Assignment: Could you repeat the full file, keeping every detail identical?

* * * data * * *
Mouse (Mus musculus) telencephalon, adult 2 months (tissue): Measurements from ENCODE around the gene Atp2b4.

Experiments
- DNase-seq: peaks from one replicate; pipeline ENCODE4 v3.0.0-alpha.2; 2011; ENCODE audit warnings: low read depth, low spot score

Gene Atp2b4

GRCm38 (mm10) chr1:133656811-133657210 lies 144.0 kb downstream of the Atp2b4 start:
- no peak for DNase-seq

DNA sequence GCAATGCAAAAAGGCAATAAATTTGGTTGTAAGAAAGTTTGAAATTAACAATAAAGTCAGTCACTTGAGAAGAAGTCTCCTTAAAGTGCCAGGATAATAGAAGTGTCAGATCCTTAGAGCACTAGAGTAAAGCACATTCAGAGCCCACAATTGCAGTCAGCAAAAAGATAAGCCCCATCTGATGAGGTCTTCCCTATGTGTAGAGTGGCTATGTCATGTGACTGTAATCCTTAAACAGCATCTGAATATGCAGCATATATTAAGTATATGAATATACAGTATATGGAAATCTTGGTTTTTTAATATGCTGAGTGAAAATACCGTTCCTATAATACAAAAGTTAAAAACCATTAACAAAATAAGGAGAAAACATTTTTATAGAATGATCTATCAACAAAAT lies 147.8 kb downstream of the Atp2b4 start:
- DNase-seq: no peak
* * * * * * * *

Mouse (Mus musculus) telencephalon, adult 2 months (tissue): Measurements from ENCODE around the gene Atp2b4.

Experiments
- DNase-seq: peaks from one replicate; pipeline ENCODE4 v3.0.0-alpha.2; 2011; ENCODE audit warnings: low read depth, low spot score

Gene Atp2b4

GRCm38 (mm10) chr1:133656811-133657210 lies 144.0 kb downstream of the Atp2b4 start:
- no peak for DNase-seq

DNA sequence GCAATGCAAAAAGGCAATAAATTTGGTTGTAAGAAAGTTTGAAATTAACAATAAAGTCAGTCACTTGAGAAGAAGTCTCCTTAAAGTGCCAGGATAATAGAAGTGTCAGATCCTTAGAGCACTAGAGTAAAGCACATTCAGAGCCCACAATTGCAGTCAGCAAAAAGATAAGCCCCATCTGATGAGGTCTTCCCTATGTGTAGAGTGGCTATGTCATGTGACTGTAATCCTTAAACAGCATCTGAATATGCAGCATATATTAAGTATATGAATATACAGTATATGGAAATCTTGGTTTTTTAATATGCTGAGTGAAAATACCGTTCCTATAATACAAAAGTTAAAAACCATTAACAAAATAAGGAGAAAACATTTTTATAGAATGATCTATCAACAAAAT lies 147.8 kb downstream of the Atp2b4 start:
- DNase-seq: no peak